Wild Soul by Dr Elisa Robyn

NOTE: If you enjoy this article please join me on my website https://elisarobyn.com/ to read any future blogs.

I am so grateful for that time on markhusson.com but will now be using my own site for article, podcasts and classes.


We all have hidden soulful obsessions that we at times fight to deny and at times surrender to, giving them free rein.  At times we wonder if the battle between wildness and safety will tear us apart. We might try to choose safety, but a true wild heart will not be denied. It entices and seduces us, daring us to admit our longing to follow the haunting song of deep yearning. 

We are afraid that if we follow that siren song into the deep fire we will merge with the core of blackness that ignites the blue flame. We try to force ourselves to enjoy only the warmth of the orange glow, but find the deeper center too tantalizing, too persuasive to resist. Some people turn their back and never answer, but I need to heed the call. 

What is that haunting refrain that wakes me in the dark and creeps into the edges of my dreams, beckoning me into the unknown? At times I am afraid that I will awake and find that I have chosen to follow where it leads. Other times I am afraid that I have turned away and the song will abandon me and find another dancer. 

Why does the unpredictability of the northern lights dance rythmically with the longing in my heart? I have never seen the Scottish Moors, but somehow just those words call to me. What am I looking for?

Our inner passion wraps around us like a warm wind, caressing our skin. Kiss me here we cry, but the wind laughs and moves on responding to no master. So we look outward, to another person hoping to see the reflection of our passion in their eyes. Or perhaps a reflection of our true worth. And if we see a glimmer of what we hope for we open our hearts and believe that we have found a soul mate, someone who will bring our passion into an earthly form. We forget our inner secret, that our passion lives deep within us and can never be found in another person.

Perhaps this is the reason we so badly want to fall in love. We are looking for a sense of permanence, someone we can hang on to who supplants the call of our wildness. We substitute the love of another for the love of ourselves, hoping that the urges to run knee-deep in the pounding surf will fade away.

My father told me I would outgrow this yearning, though he never outgrew his. I am sure he worried that I would follow these voices into dangerous unknown places. He relentlessly hoped in vain that I would choose safety over the wild pounding heartbeat of my soul. And yet he knew that as his daughter I would follow in his footsteps and hang on to my waywardness.

Even though he died over 30 years ago I can still feel his spirit around me, cheering me on. I have to wonder if he is vicariously enjoying my courageous adventures, rejoicing in the fact that I did not heed his warnings so very long ago. Because I think these are my gifts, the ability to listen to the song of the sirens and not crash into the rocks, and to share that gift with others, teaching them to sail towards their passion between the dangers of Scylla and Charybdis.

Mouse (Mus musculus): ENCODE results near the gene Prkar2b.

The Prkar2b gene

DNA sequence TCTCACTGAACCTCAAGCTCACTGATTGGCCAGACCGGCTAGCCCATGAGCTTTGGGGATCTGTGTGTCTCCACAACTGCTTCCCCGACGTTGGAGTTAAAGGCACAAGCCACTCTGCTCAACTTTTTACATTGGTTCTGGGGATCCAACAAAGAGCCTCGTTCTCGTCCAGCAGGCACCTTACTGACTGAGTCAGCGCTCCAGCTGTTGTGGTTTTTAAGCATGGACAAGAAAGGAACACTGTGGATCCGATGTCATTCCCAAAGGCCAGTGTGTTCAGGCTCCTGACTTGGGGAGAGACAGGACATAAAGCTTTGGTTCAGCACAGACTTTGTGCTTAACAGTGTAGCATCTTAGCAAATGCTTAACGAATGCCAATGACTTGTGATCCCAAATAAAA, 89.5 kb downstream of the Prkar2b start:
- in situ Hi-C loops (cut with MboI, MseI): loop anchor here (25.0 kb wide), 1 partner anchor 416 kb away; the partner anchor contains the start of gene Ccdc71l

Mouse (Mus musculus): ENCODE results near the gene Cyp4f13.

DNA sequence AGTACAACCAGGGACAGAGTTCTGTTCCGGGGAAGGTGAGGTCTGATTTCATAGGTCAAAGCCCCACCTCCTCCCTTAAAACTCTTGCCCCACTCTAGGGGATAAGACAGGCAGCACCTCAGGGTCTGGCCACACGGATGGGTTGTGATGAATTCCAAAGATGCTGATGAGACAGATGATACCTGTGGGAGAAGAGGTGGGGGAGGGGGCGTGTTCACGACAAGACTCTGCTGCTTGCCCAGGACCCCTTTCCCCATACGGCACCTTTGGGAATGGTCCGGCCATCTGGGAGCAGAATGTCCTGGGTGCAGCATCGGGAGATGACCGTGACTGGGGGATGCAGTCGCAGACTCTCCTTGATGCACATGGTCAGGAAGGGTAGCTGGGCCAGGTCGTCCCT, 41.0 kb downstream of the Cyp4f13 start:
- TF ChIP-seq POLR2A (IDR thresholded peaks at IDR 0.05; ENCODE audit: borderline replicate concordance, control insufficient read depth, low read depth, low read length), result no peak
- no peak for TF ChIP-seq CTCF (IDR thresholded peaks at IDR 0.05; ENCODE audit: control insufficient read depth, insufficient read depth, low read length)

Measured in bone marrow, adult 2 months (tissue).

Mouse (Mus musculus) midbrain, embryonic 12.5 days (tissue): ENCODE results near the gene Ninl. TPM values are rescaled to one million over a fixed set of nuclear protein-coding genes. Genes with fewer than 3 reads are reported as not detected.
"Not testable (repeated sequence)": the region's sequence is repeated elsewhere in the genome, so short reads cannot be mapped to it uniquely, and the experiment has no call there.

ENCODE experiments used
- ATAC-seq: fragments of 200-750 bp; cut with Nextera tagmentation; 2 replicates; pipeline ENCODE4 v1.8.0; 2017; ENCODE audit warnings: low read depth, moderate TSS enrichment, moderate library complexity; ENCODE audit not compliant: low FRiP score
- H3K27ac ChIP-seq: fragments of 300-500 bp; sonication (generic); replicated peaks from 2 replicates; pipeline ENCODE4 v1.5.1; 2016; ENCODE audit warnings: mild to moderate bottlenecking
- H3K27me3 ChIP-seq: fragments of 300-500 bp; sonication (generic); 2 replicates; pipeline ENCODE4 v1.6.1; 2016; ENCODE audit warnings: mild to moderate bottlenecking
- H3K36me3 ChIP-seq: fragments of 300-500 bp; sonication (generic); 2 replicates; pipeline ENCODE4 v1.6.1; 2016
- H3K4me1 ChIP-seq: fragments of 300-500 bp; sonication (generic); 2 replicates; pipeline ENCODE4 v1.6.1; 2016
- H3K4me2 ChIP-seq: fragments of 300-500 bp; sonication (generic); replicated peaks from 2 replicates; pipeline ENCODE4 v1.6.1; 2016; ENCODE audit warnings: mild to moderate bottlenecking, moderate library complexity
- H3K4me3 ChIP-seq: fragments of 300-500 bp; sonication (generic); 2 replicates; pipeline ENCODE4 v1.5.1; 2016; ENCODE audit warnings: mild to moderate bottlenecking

The reward is great, even though our hearts might break and our souls wander untethered. It is this true adventure of life heals us. People will warn you to stay close to shore where you will be safe. But just like ships, our hearts and souls are meant to sail in tempestuous waters and answer to wild winds.  

elisa_blog_lg.jpg

Dr. Elisa Robyn, a modern-day Renaissance educator and leader, is the author of The Way of the Well, a spiritual romance, and Pirate Wisdom, lessons in leadership. Her eclectic career positions include geologist, Dean of Arts and Sciences, Vice President of Academic Affairs, Futurist, and Innovative Mojo Coach. Currently, Elisa is an executive director at Regis University. She holds a Masters degree from the University of California, Santa Barbara, and a Ph.D. from the University of Colorado, Boulder. Her most current writings can be found at https://www.ElisaRobyn.com

Elisa Robyn

Dr. Elisa Robyn, a modern-day Renaissance educator and leader, is the author of The Way of the Well, a spiritual romance, and Pirate Wisdom, lessons in leadership. Her eclectic career positions include geologist, Dean of Arts and Sciences, Vice President of Academic Affairs, Futurist, and Innovative Mojo Coach. Currently, Elisa is an executive director at Regis University. She holds a Masters degree from the University of California, Santa Barbara, and a Ph.D. from the University of Colorado, Boulder.

To Go or Not To Go G. Brian Benson

I just had an audition today for a play that I almost didn’t go to. For some reason…I wasn’t feeling my normal confident self and began to be very fearful…so much so that It almost kept me home. It was one of those times that no matter how many pep talks I gave myself or looking back with confidence from all of my past successes made any difference. But…deep down I knew if I didn’t show up to the audition that I would have much more disappointment and regret inside of me…than if I went and performed poorly because I was nervous or not confident this particular day. I then made a decision to just show up authentically…in a vulnerable state and all. Whether I get the part or not was insignificant compared to stepping into my fears. I certainly didn’t expect them to show up this morning but they did and I eventually met them head on.